Benton often incorporated musicians and country ballads into his images. Several of the works in this section relate to specific songs, including



 Wreck of the Ole’ ’97,

a ballad recounting the 1893 fatal crash of a Southern Railway train.

Others, such as



The Music Lesson,

show the pleasure of sharing music among family and friends, as the artist so often did himself.
In 1975, the Country Music Foundation approached Benton to create a work based on the roots of country music. He began the project, The Sources of Country Music (on view at the Country Music Hall of Fame and Museum), in December of that year. In 1975, as he was putting the finishing touches on the work in his studio, Benton suffered a massive heart attack and died in front of the mural. During the years of development of the work, he submitted dozens of sketches to the foundation board for their comment and review, and ten of these works will be included in this exhibition.
Benton, who was born in Missouri in 1889 and died in 1975, is well known for his distinctive style and colorful palette. He enrolled in the Art Institute of Chicago in 1907 and later studied in Paris, where he met Mexican muralist Diego Rivera, who undoubtedly influenced Benton’s style and choice of subject matter. In his early years as an artist, he traveled from the art scene in Paris, to New York, to the rural South, and home to Missouri. In his travels, he became a keen observer of America’s working classes and also became aware of the distinction between urban and rural cultures that is often reflected in his work.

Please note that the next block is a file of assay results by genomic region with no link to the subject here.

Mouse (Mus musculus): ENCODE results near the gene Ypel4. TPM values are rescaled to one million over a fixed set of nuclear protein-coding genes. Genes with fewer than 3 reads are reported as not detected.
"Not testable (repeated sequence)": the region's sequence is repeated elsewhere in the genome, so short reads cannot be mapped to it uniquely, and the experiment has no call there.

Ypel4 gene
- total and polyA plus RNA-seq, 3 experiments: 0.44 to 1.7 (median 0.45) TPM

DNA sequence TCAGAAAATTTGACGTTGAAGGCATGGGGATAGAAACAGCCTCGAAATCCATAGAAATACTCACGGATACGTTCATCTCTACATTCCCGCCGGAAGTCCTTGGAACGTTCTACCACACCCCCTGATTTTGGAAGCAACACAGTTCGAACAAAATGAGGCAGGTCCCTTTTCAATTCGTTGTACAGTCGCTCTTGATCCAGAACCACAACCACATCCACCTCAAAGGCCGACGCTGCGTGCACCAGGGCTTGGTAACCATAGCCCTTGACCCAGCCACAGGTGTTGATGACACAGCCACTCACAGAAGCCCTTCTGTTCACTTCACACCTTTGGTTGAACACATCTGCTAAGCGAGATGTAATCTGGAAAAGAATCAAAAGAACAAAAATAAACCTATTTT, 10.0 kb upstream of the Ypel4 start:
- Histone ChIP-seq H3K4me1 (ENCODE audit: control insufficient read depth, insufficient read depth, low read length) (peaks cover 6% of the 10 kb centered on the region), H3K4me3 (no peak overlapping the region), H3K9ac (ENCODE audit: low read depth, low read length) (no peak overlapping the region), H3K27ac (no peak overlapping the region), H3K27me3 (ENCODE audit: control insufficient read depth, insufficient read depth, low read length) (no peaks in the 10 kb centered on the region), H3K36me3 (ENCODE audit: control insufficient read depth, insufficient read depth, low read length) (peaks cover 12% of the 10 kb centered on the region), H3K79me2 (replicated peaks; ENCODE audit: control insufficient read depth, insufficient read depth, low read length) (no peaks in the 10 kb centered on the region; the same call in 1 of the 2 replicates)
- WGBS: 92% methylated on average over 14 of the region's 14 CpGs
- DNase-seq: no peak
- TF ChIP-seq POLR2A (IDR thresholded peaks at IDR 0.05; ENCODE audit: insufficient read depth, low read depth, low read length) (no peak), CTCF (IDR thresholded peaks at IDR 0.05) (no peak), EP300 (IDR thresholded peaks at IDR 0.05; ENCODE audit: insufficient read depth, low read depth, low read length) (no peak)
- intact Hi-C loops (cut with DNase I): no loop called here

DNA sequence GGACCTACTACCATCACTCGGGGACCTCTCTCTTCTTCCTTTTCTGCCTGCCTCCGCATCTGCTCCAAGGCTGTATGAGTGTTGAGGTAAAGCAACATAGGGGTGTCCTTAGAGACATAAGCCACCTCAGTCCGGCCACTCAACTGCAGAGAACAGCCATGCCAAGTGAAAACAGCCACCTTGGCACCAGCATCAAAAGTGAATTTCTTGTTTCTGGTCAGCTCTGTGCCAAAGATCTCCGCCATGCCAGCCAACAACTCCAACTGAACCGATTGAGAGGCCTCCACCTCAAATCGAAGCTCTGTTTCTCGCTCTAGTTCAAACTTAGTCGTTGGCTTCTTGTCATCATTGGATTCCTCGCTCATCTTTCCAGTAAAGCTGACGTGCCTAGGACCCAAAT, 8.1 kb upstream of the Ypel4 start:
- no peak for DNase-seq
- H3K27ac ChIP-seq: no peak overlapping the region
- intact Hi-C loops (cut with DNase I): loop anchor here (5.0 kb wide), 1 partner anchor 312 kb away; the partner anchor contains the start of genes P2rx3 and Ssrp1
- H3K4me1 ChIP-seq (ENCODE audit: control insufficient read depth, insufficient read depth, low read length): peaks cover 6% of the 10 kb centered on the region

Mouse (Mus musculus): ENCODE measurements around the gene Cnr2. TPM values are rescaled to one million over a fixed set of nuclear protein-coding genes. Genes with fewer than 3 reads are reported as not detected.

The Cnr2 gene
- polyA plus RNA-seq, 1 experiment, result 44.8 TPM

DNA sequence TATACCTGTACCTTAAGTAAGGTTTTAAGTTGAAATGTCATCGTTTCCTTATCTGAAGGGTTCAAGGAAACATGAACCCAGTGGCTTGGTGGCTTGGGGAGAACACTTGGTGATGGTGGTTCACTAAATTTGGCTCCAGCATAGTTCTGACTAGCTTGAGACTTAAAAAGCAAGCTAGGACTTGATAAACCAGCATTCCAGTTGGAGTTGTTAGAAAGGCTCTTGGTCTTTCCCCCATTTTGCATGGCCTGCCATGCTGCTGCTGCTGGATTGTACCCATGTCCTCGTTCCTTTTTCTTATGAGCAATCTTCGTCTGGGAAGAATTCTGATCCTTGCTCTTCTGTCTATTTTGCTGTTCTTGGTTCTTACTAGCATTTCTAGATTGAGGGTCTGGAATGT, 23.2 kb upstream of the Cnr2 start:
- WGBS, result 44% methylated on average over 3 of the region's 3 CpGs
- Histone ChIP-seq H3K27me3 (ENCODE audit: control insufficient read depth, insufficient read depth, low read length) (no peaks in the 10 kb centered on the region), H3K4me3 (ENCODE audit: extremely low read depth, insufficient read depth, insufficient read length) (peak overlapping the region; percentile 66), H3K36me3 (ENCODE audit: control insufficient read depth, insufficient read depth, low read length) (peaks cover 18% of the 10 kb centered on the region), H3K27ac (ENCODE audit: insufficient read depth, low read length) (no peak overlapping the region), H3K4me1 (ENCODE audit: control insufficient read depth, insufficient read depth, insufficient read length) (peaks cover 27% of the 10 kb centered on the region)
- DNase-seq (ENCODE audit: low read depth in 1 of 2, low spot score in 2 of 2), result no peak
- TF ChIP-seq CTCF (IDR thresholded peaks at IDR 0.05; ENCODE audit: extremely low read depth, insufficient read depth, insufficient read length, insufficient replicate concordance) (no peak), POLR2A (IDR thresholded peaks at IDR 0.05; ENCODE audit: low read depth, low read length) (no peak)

From a review by Anam Cara:

Benton-Sources_lowres1
Thomas Hart Benton in Story and Song features drawings and watercolors the artist created for three books by Mark Twain, as well as paintings inspired by American Folk Music.  Benton was a part of the Regionalist movement that saw beauty in the ordinary men and women who populate ordinary towns and do ordinary things.
BentonThe exhibition highlights Benton's versatility.  Each of the books was illustrated in a slightly different medium.  For The Adventures of Tom Sawyer, the artist used pen and ink to create clean, sharp, black and white images that snap with the same vitality the rascally Tom was known for.  The Adventures of Huckleberry Finn, however, received a sepia wash "to evoke the muddy Mississippi River and the somber undertones of the book".  Finally, Twain's memoir, Life on the Mississippi, is rendered in eloquently subdued watercolors.
One of the most intriguing elements of this exhibit for me is a serious of studies for Thomas Hart Benton's last work; a large scale painting commissioned by the Country Music Hall of Fame here in Nashville, called "The Sources of Country Music" (above).  Sketches of individual characters followed by composition studies reveal the mind of the artist as he worked and reworked; positioned and repositioned.  Fascinating!